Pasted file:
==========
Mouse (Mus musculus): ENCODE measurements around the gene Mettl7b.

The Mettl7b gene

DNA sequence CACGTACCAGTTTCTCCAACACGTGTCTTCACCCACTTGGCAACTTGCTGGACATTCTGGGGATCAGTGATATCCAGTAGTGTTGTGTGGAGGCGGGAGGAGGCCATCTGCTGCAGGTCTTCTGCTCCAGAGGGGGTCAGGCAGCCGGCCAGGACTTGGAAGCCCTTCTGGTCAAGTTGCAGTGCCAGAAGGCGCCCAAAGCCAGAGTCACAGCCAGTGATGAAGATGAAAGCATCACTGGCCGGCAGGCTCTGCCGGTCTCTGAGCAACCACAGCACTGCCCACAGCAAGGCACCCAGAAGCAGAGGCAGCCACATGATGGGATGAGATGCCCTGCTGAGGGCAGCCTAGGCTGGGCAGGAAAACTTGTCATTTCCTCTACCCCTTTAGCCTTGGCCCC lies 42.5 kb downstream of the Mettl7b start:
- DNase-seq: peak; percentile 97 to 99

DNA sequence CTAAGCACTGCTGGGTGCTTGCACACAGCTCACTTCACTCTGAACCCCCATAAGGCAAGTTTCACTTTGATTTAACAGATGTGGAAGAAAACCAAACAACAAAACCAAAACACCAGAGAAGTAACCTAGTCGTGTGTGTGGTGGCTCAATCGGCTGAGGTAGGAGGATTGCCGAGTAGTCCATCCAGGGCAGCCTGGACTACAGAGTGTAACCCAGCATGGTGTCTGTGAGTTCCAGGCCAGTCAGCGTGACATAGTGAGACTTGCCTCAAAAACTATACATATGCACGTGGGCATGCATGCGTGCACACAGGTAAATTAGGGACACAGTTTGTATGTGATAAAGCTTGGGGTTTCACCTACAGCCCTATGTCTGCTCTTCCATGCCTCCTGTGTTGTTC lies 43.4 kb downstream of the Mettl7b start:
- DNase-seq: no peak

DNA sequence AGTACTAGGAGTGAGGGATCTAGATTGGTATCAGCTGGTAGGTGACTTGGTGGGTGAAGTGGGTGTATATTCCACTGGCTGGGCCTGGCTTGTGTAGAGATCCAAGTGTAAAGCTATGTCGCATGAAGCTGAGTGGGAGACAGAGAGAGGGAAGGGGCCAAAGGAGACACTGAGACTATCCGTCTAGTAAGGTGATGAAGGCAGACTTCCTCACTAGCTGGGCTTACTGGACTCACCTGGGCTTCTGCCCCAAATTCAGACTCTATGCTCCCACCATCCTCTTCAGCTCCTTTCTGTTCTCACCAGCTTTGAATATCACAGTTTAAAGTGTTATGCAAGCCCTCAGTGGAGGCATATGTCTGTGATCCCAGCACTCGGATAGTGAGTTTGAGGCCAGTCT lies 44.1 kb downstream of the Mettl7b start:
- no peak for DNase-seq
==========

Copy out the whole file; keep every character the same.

Mouse (Mus musculus): ENCODE measurements around the gene Mettl7b.

The Mettl7b gene

DNA sequence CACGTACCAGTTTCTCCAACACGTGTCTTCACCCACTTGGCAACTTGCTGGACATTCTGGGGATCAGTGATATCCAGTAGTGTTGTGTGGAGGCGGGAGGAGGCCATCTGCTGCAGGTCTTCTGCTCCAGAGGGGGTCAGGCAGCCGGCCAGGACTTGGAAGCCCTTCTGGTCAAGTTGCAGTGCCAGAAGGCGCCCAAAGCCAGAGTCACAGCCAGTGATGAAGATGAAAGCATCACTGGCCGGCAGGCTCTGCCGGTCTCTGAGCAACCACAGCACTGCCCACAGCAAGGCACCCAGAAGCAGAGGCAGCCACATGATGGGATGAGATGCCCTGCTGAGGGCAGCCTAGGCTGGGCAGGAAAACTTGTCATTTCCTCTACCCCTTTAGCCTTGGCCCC lies 42.5 kb downstream of the Mettl7b start:
- DNase-seq: peak; percentile 97 to 99

DNA sequence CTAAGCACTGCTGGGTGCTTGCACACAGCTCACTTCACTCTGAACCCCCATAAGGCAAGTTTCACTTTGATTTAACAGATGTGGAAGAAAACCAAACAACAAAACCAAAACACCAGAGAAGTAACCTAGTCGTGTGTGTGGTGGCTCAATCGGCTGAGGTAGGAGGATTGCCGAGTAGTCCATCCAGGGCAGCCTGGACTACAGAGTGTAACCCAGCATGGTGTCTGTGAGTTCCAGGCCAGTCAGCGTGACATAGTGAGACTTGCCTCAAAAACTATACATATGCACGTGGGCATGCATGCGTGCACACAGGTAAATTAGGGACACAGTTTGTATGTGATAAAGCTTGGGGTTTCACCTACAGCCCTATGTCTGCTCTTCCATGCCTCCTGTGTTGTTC lies 43.4 kb downstream of the Mettl7b start:
- DNase-seq: no peak

DNA sequence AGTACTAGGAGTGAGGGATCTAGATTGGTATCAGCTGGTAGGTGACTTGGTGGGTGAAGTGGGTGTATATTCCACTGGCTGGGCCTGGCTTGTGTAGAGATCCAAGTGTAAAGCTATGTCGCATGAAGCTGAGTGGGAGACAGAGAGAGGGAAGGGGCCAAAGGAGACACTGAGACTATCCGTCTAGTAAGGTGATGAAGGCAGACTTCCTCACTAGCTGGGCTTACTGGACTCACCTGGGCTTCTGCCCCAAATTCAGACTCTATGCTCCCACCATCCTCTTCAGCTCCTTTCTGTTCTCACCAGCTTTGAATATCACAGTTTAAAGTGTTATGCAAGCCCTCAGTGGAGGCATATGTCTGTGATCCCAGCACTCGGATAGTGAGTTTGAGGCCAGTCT lies 44.1 kb downstream of the Mettl7b start:
- no peak for DNase-seq